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I'm having a hard time wrapping my head around some of concepts Pinter's Abstract Algebra introduces about splitting fields (or root fields, as it calls them). Hopefully if I can be pointed in the right direction with a short question in the exercises I might be able to make more headway with the rest.

What I'm asked to prove is "If c is a complex root of a cubic $a(x) \in \mathbb{Q}[x]$, then $\mathbb{Q}(c)$ is the root field of $a(x)$ over $\mathbb{Q}$".

First I tried taking $\{1,c,c^2\}$ as a basis of $\mathbb{Q}(c)$ as a vector space over $\mathbb{Q}$ and proving that the other roots (the conjugate $\bar{c}$ and some real root $r$) could be expressed in the form $k_0 + k_1c + k_2 c^2 \ (k_0,k_1,k_2 \in \mathbb{Q})$, but this lead nowhere.

In the chapter this exercise comes from the book introduces a few theorems about extending field isomorphisms to isomorphisms of the extensions. I played around with extending the identity automorphism of $\mathbb{Q}$ to an automorphism of the splitting field of $a(x)$ that fixes $\mathbb{Q}$, then showing that to be precisely $\mathbb{Q}(c)$, but again got nowhere; either I'm going down the wrong route or don't understand the material well enough to use it.

Could someone point me in the right direction with this?

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Maybe I'm missing something, but the statement does not appear to hold as it stands.

Consider $a(x) = x^{3} - 2$.

Let $\omega$ be a primitive third root of unity. Let $c = \omega \sqrt[3]{2}$.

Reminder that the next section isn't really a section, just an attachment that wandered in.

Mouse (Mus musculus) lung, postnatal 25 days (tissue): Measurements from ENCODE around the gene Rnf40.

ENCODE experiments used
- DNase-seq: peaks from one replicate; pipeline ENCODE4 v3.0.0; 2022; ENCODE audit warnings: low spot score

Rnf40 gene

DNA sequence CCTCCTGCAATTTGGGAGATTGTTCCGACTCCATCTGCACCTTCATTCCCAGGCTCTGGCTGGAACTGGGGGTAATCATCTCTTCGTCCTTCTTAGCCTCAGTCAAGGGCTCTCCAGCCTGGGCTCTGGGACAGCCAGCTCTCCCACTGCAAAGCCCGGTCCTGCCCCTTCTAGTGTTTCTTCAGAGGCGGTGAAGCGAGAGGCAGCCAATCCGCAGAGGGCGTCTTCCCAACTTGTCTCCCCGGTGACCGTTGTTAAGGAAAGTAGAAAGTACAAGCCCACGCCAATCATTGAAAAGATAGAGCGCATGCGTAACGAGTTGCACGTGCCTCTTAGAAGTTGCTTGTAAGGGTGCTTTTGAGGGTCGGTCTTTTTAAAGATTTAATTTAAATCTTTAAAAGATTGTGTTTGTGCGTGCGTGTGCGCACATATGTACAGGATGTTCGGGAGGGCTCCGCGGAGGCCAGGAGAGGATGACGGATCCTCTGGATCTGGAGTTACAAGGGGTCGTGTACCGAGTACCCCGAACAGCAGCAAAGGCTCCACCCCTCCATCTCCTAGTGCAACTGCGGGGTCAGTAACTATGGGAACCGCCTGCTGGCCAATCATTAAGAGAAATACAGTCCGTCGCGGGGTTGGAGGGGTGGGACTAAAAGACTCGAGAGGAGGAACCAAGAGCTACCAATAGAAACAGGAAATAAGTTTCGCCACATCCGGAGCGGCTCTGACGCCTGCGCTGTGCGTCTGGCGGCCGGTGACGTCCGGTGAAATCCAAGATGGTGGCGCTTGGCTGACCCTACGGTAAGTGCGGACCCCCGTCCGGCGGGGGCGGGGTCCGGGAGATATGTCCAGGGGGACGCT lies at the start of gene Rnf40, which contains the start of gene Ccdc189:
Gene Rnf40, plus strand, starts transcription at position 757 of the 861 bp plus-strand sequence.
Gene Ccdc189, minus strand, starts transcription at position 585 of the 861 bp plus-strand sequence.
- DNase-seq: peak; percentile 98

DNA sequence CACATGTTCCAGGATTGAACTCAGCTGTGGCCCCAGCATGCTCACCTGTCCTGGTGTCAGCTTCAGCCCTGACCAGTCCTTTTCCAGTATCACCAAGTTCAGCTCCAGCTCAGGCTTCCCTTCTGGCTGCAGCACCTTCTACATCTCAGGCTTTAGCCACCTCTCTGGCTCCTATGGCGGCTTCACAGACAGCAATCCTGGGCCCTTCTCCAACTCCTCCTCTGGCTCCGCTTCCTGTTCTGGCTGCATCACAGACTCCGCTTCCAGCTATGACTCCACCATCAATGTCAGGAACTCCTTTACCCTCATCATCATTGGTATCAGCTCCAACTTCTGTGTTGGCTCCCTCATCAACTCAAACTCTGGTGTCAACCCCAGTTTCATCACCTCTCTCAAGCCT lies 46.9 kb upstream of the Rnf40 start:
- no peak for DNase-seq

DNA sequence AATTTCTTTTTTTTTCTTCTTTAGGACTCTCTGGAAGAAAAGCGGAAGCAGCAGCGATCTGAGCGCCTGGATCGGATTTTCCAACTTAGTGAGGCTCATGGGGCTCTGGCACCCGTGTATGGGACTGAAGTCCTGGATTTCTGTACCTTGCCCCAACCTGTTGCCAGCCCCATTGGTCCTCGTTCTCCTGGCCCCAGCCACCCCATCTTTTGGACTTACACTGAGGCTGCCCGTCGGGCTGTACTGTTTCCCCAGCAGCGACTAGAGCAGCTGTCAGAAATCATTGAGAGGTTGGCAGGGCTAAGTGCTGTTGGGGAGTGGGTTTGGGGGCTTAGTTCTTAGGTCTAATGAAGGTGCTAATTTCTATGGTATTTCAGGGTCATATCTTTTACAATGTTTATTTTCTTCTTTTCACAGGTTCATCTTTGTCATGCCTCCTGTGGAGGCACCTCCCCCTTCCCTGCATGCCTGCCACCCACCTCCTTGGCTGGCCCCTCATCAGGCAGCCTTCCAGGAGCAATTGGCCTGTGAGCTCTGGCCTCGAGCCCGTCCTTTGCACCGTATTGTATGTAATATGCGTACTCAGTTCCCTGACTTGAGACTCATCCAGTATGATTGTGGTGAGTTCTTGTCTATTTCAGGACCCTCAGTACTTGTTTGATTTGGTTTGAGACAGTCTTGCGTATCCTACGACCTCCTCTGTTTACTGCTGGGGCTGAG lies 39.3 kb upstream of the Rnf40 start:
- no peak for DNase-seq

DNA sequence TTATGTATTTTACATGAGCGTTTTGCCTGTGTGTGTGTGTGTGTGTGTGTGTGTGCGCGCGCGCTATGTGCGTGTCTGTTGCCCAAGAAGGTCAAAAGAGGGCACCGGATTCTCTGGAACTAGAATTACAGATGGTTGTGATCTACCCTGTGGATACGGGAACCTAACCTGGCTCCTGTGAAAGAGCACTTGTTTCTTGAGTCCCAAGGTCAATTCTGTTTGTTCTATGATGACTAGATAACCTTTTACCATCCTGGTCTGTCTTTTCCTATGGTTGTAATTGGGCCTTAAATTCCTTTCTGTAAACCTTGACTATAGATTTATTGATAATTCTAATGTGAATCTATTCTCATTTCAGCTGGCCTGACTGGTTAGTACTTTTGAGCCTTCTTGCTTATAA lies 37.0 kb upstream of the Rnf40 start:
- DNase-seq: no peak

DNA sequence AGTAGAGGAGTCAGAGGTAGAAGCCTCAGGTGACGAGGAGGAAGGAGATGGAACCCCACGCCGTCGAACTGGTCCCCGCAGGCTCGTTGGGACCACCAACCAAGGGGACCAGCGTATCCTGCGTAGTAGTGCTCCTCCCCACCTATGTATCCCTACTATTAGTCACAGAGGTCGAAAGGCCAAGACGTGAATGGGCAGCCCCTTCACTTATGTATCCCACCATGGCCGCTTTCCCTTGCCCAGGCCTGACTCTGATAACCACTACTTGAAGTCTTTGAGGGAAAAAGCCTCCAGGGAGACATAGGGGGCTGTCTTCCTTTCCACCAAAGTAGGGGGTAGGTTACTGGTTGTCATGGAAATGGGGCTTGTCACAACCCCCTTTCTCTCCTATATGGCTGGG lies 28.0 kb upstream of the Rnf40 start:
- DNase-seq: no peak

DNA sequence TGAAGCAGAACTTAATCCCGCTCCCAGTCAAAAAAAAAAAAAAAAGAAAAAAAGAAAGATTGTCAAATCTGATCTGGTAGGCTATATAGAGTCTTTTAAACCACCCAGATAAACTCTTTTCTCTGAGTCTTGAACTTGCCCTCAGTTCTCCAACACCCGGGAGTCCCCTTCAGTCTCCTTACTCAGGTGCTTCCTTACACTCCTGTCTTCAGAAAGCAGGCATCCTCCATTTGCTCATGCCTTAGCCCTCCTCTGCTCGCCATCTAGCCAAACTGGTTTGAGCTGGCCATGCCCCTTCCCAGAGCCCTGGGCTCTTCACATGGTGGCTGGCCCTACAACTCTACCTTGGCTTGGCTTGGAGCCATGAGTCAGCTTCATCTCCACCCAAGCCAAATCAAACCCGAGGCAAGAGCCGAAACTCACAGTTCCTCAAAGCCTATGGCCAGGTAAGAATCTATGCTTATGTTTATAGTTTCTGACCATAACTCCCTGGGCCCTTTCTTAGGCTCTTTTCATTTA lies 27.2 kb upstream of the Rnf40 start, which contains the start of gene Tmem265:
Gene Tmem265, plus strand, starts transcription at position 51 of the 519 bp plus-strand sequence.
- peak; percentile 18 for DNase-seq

Then $\mathbb{Q}(c)$, of degree $3$ over over $\mathbb{Q}$, is definitely not the splitting (= root) field of $a(x)$ over $\mathbb{Q}$.

The splitting field $\mathbb{Q}(\sqrt[3]{2}, \omega \sqrt[3]{2}, \omega^{2}\sqrt[3]{2})= \mathbb{Q}(\omega, \sqrt[3]{2})$ has degree $6$ over $\mathbb{Q}$.

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  • $\begingroup$ I just double checked and that's the statement verbatim in my copy of the text; no prior or later questions refer to it directly either. If I've been trying to prove something that's in the text through a typo or other error, no wonder I've been having a hard time. $\endgroup$ – CKA Jun 28 '14 at 16:36
  • $\begingroup$ Is it possible that the typo is cubic $\longrightarrow$ quadratic? $\endgroup$ – Andreas Caranti Jun 28 '14 at 16:40
  • $\begingroup$ That's possible; I've proven already that a quadratic extension of the rationals using a minimum polynomial p(x) contains both roots of p(x), so it would make sense. I'll carry on assuming that's the typo, then: thanks for the spot. $\endgroup$ – CKA Jun 28 '14 at 16:46

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